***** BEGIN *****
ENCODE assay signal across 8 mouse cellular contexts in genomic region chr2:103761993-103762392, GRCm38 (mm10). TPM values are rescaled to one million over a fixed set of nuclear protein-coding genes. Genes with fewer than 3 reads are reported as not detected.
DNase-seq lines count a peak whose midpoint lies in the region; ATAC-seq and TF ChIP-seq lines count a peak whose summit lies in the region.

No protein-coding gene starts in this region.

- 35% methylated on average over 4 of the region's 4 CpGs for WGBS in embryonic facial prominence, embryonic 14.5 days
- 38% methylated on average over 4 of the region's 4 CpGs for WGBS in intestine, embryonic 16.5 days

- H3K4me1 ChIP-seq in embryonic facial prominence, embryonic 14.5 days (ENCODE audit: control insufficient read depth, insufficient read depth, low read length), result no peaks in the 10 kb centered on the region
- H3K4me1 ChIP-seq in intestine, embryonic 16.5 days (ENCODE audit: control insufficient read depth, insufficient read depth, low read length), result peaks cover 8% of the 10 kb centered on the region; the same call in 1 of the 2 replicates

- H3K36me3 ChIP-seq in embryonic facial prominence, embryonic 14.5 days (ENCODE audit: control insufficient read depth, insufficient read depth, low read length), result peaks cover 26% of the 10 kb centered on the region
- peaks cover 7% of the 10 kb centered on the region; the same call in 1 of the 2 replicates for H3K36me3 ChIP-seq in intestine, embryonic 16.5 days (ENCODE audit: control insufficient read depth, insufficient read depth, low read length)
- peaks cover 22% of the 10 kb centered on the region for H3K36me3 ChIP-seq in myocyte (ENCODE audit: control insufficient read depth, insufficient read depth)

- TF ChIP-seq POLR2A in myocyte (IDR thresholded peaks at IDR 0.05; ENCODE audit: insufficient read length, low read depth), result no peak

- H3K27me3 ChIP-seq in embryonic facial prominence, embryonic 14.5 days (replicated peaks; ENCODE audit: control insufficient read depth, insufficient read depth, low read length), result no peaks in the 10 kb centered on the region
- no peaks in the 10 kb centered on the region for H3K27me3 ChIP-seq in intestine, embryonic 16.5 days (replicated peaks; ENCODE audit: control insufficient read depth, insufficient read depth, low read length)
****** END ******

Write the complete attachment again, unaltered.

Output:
ENCODE assay signal across 8 mouse cellular contexts in genomic region chr2:103761993-103762392, GRCm38 (mm10). TPM values are rescaled to one million over a fixed set of nuclear protein-coding genes. Genes with fewer than 3 reads are reported as not detected.
DNase-seq lines count a peak whose midpoint lies in the region; ATAC-seq and TF ChIP-seq lines count a peak whose summit lies in the region.

No protein-coding gene starts in this region.

- 35% methylated on average over 4 of the region's 4 CpGs for WGBS in embryonic facial prominence, embryonic 14.5 days
- 38% methylated on average over 4 of the region's 4 CpGs for WGBS in intestine, embryonic 16.5 days

- H3K4me1 ChIP-seq in embryonic facial prominence, embryonic 14.5 days (ENCODE audit: control insufficient read depth, insufficient read depth, low read length), result no peaks in the 10 kb centered on the region
- H3K4me1 ChIP-seq in intestine, embryonic 16.5 days (ENCODE audit: control insufficient read depth, insufficient read depth, low read length), result peaks cover 8% of the 10 kb centered on the region; the same call in 1 of the 2 replicates

- H3K36me3 ChIP-seq in embryonic facial prominence, embryonic 14.5 days (ENCODE audit: control insufficient read depth, insufficient read depth, low read length), result peaks cover 26% of the 10 kb centered on the region
- peaks cover 7% of the 10 kb centered on the region; the same call in 1 of the 2 replicates for H3K36me3 ChIP-seq in intestine, embryonic 16.5 days (ENCODE audit: control insufficient read depth, insufficient read depth, low read length)
- peaks cover 22% of the 10 kb centered on the region for H3K36me3 ChIP-seq in myocyte (ENCODE audit: control insufficient read depth, insufficient read depth)

- TF ChIP-seq POLR2A in myocyte (IDR thresholded peaks at IDR 0.05; ENCODE audit: insufficient read length, low read depth), result no peak

- H3K27me3 ChIP-seq in embryonic facial prominence, embryonic 14.5 days (replicated peaks; ENCODE audit: control insufficient read depth, insufficient read depth, low read length), result no peaks in the 10 kb centered on the region
- no peaks in the 10 kb centered on the region for H3K27me3 ChIP-seq in intestine, embryonic 16.5 days (replicated peaks; ENCODE audit: control insufficient read depth, insufficient read depth, low read length)